In the United States, Georgia was the first state to lower the voting age to 18 (1943) and Kentucky followed in 1955. But no one else did until the 26th Amendment went into effect in 1971. Meanwhile, around the world today there are movements to reduce the voting age further. Some say, it should be 16 because 16 year-olds are effected by laws as much as 18 year-olds. You might say that the law also effects new borns so why shouldn’t they have the right to vote? There are political movements currently trying to secure voting rights for children (Americans for a Society Free from Age Restrictions) with voting done by parents until the child reaches a specified age.
By 1971, an argument had gained acceptance that anyone old enough to fight (in wars) was old enough to vote (for foreign policy). Few ever questioned the rationality behind the connection of having the physical stamina and ability to follow orders in a war and the maturity required to make political judgments. In his book, What It Is Like to Go to War, Karl Marlanntes, himself a Vietnam combat veteran, makes the point that 18 to25 year olds make better soldiers because they lack the wisdom that reduces the ability of older soldiers (30-year-olds) from acting as effectively in a warrior mode.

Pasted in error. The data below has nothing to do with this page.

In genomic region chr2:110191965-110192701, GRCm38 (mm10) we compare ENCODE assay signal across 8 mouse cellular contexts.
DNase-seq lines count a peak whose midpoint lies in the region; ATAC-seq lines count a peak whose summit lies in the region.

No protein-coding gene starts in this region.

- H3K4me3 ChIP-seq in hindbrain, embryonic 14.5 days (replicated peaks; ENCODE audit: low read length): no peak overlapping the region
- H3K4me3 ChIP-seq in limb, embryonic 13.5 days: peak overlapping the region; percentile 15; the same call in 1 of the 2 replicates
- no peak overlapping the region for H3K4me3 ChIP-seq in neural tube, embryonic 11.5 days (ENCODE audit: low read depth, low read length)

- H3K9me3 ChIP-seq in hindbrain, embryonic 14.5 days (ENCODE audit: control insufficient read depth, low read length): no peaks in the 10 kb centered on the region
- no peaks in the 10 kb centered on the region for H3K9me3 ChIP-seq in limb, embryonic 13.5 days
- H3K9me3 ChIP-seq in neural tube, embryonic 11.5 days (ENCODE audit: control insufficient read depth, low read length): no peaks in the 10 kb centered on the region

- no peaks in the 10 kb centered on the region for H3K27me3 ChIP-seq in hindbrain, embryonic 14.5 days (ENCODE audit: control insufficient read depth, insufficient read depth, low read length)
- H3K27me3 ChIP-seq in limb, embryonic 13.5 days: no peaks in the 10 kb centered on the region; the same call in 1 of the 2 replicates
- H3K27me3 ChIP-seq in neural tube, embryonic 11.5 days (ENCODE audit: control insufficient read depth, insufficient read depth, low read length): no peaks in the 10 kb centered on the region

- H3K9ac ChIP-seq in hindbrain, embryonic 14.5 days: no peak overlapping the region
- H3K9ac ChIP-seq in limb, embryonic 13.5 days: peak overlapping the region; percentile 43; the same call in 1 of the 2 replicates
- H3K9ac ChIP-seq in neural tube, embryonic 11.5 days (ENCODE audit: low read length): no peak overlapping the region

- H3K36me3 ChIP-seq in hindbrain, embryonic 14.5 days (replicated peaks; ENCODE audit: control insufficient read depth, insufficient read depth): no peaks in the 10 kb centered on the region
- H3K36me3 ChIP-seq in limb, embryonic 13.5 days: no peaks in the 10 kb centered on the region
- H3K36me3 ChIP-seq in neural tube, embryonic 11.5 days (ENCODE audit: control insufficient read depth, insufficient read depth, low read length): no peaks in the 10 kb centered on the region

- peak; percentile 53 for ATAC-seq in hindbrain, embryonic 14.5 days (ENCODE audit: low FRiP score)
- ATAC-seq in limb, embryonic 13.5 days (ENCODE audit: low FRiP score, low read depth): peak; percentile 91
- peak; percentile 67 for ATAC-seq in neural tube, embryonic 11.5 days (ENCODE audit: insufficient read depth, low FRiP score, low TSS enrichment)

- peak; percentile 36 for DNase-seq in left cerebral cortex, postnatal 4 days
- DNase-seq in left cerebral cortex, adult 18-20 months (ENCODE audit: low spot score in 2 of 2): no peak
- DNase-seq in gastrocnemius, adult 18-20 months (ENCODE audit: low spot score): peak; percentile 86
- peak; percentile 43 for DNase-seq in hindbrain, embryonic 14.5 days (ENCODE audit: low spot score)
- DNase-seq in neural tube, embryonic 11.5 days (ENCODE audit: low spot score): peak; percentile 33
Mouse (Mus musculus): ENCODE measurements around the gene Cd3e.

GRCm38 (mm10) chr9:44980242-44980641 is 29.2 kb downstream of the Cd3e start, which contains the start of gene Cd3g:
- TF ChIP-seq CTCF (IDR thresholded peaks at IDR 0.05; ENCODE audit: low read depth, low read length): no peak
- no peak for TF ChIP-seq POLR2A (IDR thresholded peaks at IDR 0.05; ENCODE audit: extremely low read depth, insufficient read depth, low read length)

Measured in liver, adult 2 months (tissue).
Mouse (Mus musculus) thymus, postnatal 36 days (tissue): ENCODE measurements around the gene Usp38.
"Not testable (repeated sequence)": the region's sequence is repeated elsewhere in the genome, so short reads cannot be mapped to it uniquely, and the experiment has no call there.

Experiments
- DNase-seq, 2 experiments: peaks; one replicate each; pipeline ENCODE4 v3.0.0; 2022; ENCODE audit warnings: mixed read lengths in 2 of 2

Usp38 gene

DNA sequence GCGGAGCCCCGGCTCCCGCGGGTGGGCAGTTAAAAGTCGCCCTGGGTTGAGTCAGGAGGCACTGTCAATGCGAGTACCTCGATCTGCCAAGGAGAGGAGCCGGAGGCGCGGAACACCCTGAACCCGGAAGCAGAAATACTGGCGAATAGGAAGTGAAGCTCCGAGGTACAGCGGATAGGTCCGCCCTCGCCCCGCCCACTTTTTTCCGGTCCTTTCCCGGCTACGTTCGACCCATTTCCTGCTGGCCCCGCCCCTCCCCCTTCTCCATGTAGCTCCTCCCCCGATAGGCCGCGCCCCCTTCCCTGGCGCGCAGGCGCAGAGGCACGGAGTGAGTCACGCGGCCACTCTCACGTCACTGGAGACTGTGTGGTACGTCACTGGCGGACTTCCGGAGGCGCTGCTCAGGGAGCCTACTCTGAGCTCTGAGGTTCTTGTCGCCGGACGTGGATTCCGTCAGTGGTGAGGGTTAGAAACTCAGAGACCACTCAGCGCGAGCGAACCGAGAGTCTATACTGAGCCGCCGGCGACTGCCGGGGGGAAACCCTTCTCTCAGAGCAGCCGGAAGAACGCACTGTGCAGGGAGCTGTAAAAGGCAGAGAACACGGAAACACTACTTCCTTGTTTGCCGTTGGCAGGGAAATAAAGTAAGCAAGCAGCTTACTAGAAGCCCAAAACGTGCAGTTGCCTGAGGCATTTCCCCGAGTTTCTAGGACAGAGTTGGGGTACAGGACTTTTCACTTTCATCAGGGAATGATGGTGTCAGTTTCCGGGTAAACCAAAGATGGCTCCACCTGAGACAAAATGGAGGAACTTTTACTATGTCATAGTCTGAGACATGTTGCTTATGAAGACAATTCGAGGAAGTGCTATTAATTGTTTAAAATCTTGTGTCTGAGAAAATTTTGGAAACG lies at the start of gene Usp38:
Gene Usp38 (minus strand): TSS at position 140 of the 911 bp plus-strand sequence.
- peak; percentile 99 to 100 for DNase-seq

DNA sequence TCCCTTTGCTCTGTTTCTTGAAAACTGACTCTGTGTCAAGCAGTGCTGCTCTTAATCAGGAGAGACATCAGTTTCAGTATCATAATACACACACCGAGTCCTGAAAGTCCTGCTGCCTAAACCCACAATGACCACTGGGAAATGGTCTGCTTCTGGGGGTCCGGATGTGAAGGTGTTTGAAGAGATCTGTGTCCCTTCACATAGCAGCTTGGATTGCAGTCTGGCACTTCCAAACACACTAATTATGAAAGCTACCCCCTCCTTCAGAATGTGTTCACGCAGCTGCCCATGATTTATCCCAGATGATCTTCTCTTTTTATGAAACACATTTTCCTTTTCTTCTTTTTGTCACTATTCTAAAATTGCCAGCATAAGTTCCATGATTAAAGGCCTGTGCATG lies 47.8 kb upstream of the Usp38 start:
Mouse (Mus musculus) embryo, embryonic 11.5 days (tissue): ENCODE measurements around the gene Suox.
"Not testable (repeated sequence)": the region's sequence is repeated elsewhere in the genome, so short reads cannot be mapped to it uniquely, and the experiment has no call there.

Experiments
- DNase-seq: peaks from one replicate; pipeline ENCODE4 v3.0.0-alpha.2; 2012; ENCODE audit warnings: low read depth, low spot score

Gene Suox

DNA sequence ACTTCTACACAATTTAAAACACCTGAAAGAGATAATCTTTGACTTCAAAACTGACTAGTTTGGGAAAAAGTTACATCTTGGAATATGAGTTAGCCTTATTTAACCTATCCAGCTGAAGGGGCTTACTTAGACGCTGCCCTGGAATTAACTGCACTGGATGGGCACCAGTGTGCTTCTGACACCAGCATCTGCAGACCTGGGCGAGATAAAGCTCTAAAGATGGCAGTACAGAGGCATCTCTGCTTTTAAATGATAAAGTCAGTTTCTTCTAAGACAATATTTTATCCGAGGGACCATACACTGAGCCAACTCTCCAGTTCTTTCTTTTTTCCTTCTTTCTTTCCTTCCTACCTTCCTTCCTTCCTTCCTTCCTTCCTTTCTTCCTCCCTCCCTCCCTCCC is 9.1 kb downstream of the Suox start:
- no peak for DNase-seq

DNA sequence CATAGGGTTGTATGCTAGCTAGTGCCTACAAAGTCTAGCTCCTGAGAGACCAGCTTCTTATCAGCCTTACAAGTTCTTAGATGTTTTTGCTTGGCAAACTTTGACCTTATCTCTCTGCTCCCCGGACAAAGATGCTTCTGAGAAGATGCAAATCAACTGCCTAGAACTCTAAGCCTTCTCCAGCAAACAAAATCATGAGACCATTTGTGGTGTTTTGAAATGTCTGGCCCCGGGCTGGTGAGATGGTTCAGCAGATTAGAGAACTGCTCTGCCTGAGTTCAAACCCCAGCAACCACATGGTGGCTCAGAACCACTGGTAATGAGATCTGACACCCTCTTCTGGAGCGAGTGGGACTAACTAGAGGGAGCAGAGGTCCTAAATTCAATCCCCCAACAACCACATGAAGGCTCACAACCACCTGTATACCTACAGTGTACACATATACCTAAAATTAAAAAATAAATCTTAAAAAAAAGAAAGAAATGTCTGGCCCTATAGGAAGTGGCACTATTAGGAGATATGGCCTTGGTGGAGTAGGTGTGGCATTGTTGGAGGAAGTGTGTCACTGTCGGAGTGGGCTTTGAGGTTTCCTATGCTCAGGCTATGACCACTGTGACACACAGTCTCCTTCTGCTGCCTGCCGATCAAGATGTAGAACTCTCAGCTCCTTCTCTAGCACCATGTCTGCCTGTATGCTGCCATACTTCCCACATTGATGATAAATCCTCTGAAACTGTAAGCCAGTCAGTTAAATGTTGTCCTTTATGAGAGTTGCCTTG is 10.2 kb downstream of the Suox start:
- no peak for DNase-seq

In last weekend’s Wall Street Journal, Meghan Cox Gordon writes of a Temple University study of teenage vs. adult drivers, which found their risk taking and judgment comparable – when they drove alone. However, when teenagers had friends in the car with them, they drove more recklessly and had more accidents. Psychologist Laurence Steinberg concluded that to impress their friends, the teens “do a lot of stupid things” that adults do not. And these are the people whom we should encourage to vote?